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Revision Techniques for A-Level Students

Updated: Aug 7, 2022


Starting to revise all the content that you have learnt over the past two years for your A Level exams can be daunting and it is difficult to know where to start! I hope this list of my ten top tips for A Level exam revision will prevent you from making the same mistakes I did and allow you to get the best grades possible!


1. My first tip would be to ask questions when you are confused in your lessons. If you don’t understand a reason why that would be the correct answer just ask! I would often not ask questions in a class setting as I didn’t want to look stupid in front of other students. Now I realise that it doesn’t matter what they thought because it would be my A Level grades on the certificate not theirs.


2. Before you start revising you need to find the best way to learn and understand information for you. Everyone learns in different ways whether that be from drawing diagrams, teaching the information to others or recapping information after each lesson.


3. A Levels contain so much information so it is vital that you condense the knowledge you need to learn otherwise you will find yourself learning unnecessary. Using flashcards or creating key word mind maps are good techniques to use.


4. Even though it feels like A Levels are a while away it is important to create a revision timetable to plan your time because before you know it you will be sitting your exams. Also, a revision timetable will help you factor in other important activities like socialising, volunteering opportunities, physical activity and down time.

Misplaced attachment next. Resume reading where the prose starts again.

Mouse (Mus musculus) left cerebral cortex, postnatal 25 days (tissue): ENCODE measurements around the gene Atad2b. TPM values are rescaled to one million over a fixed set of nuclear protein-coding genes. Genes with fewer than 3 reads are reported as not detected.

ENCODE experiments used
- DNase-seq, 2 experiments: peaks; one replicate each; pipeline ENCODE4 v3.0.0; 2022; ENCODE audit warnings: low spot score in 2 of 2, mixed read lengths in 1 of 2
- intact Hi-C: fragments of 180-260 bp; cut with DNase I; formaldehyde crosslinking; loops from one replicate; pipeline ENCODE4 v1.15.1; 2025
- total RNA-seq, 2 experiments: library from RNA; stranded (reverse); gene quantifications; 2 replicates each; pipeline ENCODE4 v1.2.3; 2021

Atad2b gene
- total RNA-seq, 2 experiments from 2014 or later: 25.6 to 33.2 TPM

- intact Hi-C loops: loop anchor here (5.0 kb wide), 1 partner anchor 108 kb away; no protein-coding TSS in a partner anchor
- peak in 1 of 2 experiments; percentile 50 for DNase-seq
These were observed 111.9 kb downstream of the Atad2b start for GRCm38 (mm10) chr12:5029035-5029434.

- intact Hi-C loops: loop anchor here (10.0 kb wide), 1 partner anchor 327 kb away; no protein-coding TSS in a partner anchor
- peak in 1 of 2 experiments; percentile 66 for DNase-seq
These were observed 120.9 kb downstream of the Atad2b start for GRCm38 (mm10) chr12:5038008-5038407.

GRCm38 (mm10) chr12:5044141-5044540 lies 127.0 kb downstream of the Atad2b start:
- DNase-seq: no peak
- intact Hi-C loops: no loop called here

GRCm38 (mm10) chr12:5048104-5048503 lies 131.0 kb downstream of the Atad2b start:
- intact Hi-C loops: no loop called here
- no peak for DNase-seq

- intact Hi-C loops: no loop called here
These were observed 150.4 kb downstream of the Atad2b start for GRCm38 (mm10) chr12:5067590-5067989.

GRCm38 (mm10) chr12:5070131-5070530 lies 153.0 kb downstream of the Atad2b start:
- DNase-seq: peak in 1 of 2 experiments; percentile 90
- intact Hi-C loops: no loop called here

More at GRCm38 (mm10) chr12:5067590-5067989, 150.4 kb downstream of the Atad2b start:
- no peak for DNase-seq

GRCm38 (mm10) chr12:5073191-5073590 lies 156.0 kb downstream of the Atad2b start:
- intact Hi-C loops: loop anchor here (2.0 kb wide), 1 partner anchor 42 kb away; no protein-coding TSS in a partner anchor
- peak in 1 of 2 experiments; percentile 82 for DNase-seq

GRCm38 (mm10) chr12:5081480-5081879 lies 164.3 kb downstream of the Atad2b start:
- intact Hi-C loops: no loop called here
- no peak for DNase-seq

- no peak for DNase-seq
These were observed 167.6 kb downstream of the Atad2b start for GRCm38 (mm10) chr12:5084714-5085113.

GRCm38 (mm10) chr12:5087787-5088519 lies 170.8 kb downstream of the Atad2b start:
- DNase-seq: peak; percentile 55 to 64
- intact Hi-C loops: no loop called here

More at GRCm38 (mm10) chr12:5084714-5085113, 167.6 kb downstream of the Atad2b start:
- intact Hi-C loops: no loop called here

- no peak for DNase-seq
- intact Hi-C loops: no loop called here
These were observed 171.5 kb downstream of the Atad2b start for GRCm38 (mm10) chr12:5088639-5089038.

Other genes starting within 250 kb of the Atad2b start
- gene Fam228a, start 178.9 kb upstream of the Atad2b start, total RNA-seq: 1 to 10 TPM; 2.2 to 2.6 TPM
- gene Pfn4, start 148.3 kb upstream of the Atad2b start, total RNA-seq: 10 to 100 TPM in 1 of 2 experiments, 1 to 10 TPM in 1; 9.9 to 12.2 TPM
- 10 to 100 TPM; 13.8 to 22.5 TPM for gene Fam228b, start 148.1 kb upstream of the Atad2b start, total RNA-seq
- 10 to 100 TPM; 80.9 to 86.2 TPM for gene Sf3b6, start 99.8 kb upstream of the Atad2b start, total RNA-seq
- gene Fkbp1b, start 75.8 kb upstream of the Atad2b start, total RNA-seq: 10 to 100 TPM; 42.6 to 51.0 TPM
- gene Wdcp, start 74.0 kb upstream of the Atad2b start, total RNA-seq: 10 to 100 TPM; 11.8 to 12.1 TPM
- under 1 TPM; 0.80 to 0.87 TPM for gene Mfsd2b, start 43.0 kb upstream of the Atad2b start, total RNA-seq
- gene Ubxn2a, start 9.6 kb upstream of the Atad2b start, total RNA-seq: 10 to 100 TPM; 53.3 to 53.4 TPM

5. When starting to revise for your exams it is imperative that you take breaks, sleep well, eat well and exercise. I see it as this: to succeed you must make many small positive changes so it is then possible to make a big change! Above there are only a few suggestions of small positive changes that you could make!

6. Whether you revise in the library at school, on your desk in your bedroom or at the kitchen table you must remove your phone. I take twice as long to complete a simple task if my phone is nearby me, even if I just glance at the screen every now and again at my notifications. You can check your phone but only in the time you have allocated.


7. Each year examiners release ideas of how best to answer the questions in the exam you are sitting (exam technique). For each exam you are going to sit, find out how you should complete each question in order to gain maximum marks.


8. Before you sit your exam make sure you have had lots of practice sitting past exam papers. This practice will allow you to become familiar with the layout of the exam so there are no surprises on the day. You may even be lucky and get a similar question from an old paper!


9. Even though you feel like your mocks are ages away from the ‘’real” exam- they’re not. Take your mocks seriously and revise how you would do for the exam. This technique will allow you to identify gaps in your learning.


10. My last tip is to believe you can get the grade you want! The more you think you are able to do it, the more confidence you will have in the exam and so there will be less chance you forget information because of nerves.


Blog post written by Emily Hagan

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